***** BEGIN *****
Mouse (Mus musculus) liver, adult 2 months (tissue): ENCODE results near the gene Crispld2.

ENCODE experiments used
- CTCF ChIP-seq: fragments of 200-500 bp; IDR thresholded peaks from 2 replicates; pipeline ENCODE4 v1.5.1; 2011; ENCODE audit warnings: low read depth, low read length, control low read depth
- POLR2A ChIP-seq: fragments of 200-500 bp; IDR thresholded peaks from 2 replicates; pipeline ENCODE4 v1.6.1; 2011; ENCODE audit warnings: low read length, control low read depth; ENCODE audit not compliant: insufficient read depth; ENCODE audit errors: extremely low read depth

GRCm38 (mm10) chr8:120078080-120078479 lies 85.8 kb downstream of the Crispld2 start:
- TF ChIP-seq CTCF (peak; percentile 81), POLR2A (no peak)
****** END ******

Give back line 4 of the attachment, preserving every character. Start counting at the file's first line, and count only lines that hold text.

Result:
- POLR2A ChIP-seq: fragments of 200-500 bp; IDR thresholded peaks from 2 replicates; pipeline ENCODE4 v1.6.1; 2011; ENCODE audit warnings: low read length, control low read depth; ENCODE audit not compliant: insufficient read depth; ENCODE audit errors: extremely low read depth